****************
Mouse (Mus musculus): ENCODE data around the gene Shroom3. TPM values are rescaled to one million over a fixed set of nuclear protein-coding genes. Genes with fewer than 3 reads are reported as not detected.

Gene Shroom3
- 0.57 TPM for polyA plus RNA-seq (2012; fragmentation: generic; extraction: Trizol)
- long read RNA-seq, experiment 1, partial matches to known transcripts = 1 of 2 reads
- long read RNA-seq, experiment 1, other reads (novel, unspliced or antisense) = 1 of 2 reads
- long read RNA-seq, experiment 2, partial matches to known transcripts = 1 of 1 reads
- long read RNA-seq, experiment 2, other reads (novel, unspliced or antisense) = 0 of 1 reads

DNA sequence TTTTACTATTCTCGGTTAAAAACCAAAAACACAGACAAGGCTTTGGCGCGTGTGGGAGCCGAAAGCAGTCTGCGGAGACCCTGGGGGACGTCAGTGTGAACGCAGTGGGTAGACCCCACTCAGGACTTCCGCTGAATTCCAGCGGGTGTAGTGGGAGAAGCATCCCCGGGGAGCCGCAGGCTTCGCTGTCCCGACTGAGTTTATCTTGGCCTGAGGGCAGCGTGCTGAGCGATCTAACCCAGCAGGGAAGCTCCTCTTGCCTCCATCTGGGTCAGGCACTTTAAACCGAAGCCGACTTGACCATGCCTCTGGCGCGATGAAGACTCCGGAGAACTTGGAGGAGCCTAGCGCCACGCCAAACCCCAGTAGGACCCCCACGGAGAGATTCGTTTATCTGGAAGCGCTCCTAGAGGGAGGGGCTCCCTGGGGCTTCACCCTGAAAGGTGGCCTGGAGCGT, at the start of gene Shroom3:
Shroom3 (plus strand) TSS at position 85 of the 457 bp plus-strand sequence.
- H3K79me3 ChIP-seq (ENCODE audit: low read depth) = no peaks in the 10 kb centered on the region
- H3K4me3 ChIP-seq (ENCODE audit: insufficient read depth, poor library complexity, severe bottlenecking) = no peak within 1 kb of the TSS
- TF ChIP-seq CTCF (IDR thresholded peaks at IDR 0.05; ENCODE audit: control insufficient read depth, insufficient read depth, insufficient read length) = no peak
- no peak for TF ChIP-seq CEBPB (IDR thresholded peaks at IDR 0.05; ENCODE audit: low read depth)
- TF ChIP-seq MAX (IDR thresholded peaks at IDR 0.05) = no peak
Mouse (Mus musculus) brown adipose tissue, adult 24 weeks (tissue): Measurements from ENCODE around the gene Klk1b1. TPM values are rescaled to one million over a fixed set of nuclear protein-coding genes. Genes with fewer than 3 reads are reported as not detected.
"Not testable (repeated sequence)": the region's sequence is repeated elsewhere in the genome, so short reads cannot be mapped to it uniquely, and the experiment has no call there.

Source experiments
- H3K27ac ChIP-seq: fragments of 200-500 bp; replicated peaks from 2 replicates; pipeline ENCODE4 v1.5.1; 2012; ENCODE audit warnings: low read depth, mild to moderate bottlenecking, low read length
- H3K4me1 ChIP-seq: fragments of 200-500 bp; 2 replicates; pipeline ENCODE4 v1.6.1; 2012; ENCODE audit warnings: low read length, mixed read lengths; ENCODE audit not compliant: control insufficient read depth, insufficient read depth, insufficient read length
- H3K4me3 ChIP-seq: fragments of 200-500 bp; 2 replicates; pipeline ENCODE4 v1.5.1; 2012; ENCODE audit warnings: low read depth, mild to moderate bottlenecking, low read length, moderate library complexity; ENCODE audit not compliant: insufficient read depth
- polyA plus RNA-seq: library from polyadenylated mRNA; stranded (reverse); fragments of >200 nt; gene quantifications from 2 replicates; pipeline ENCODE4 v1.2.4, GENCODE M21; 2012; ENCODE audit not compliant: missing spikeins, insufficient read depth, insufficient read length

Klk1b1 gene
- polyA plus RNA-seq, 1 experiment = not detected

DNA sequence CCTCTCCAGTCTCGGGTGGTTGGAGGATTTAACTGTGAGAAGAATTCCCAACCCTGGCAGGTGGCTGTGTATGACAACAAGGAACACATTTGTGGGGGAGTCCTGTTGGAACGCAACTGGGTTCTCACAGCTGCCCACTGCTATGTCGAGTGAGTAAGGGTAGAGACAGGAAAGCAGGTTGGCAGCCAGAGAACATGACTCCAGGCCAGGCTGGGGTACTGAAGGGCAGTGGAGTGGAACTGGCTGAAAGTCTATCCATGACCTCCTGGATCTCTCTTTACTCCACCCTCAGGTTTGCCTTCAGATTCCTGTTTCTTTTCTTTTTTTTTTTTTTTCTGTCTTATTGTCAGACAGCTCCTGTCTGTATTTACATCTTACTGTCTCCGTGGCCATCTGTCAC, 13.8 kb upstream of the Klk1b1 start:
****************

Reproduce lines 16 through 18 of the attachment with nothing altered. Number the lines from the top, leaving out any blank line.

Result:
"Not testable (repeated sequence)": the region's sequence is repeated elsewhere in the genome, so short reads cannot be mapped to it uniquely, and the experiment has no call there.

Source experiments
- H3K27ac ChIP-seq: fragments of 200-500 bp; replicated peaks from 2 replicates; pipeline ENCODE4 v1.5.1; 2012; ENCODE audit warnings: low read depth, mild to moderate bottlenecking, low read length